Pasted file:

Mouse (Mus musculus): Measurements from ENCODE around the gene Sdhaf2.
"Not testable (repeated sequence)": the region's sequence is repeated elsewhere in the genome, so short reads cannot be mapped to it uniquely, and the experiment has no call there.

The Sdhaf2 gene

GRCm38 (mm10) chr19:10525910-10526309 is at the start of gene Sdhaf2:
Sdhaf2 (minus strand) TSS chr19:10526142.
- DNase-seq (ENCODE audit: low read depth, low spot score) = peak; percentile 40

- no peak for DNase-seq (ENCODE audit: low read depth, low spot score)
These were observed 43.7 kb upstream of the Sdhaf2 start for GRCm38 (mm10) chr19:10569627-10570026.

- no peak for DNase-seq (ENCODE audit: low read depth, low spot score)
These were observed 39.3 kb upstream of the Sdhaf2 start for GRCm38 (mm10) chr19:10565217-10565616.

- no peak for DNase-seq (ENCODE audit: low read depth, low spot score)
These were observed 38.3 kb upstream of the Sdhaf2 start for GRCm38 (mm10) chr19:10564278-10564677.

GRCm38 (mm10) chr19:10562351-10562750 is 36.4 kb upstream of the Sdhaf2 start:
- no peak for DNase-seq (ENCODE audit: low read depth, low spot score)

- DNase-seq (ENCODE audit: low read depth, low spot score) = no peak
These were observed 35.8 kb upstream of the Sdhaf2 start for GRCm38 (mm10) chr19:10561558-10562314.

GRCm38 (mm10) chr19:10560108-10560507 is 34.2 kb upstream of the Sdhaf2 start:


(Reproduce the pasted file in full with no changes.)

Mouse (Mus musculus): Measurements from ENCODE around the gene Sdhaf2.
"Not testable (repeated sequence)": the region's sequence is repeated elsewhere in the genome, so short reads cannot be mapped to it uniquely, and the experiment has no call there.

The Sdhaf2 gene

GRCm38 (mm10) chr19:10525910-10526309 is at the start of gene Sdhaf2:
Sdhaf2 (minus strand) TSS chr19:10526142.
- DNase-seq (ENCODE audit: low read depth, low spot score) = peak; percentile 40

- no peak for DNase-seq (ENCODE audit: low read depth, low spot score)
These were observed 43.7 kb upstream of the Sdhaf2 start for GRCm38 (mm10) chr19:10569627-10570026.

- no peak for DNase-seq (ENCODE audit: low read depth, low spot score)
These were observed 39.3 kb upstream of the Sdhaf2 start for GRCm38 (mm10) chr19:10565217-10565616.

- no peak for DNase-seq (ENCODE audit: low read depth, low spot score)
These were observed 38.3 kb upstream of the Sdhaf2 start for GRCm38 (mm10) chr19:10564278-10564677.

GRCm38 (mm10) chr19:10562351-10562750 is 36.4 kb upstream of the Sdhaf2 start:
- no peak for DNase-seq (ENCODE audit: low read depth, low spot score)

- DNase-seq (ENCODE audit: low read depth, low spot score) = no peak
These were observed 35.8 kb upstream of the Sdhaf2 start for GRCm38 (mm10) chr19:10561558-10562314.

GRCm38 (mm10) chr19:10560108-10560507 is 34.2 kb upstream of the Sdhaf2 start: